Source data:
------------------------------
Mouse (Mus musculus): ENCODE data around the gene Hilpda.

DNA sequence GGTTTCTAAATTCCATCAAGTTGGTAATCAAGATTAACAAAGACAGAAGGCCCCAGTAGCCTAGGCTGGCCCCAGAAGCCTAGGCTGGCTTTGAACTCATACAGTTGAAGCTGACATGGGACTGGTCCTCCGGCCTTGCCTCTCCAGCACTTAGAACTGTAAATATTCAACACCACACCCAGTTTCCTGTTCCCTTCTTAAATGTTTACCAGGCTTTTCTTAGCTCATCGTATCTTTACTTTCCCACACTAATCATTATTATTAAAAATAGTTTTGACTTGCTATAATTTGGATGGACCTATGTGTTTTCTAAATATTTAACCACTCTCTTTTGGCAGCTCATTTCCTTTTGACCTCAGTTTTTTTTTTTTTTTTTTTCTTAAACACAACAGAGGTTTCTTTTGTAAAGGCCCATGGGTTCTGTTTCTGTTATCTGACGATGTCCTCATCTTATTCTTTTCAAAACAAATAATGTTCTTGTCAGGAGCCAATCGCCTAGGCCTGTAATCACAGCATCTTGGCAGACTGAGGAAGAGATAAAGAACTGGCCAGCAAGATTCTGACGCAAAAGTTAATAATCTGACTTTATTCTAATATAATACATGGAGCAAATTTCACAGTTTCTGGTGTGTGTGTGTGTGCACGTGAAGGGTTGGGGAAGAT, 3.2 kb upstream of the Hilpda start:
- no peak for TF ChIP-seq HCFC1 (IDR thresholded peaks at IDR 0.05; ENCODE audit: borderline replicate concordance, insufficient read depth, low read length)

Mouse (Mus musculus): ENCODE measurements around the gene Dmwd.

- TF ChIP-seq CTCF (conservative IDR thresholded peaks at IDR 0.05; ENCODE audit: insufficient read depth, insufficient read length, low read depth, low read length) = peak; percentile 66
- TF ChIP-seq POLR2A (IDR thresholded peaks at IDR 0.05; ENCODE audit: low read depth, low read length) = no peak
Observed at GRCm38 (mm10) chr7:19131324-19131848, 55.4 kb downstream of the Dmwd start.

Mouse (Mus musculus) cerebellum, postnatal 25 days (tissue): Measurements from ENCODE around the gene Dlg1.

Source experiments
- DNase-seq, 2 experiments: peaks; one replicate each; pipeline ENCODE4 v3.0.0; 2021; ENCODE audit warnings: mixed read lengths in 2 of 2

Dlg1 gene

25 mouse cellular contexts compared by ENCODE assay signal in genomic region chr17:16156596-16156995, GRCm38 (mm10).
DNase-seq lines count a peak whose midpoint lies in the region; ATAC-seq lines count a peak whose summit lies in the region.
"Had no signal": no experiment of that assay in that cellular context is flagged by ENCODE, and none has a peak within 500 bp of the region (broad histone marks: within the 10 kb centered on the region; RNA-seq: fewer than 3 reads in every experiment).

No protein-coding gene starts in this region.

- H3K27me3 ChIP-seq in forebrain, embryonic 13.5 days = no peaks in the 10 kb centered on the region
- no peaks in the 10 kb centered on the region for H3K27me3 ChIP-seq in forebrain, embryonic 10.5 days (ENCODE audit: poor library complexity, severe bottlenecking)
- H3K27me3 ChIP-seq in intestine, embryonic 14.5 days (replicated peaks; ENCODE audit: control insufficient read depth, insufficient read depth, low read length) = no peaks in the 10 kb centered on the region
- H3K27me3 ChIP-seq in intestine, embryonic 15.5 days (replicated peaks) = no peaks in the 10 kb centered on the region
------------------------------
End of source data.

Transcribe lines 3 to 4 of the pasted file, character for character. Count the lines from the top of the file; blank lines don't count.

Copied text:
- no peak for TF ChIP-seq HCFC1 (IDR thresholded peaks at IDR 0.05; ENCODE audit: borderline replicate concordance, insufficient read depth, low read length)

Mouse (Mus musculus): ENCODE measurements around the gene Dmwd.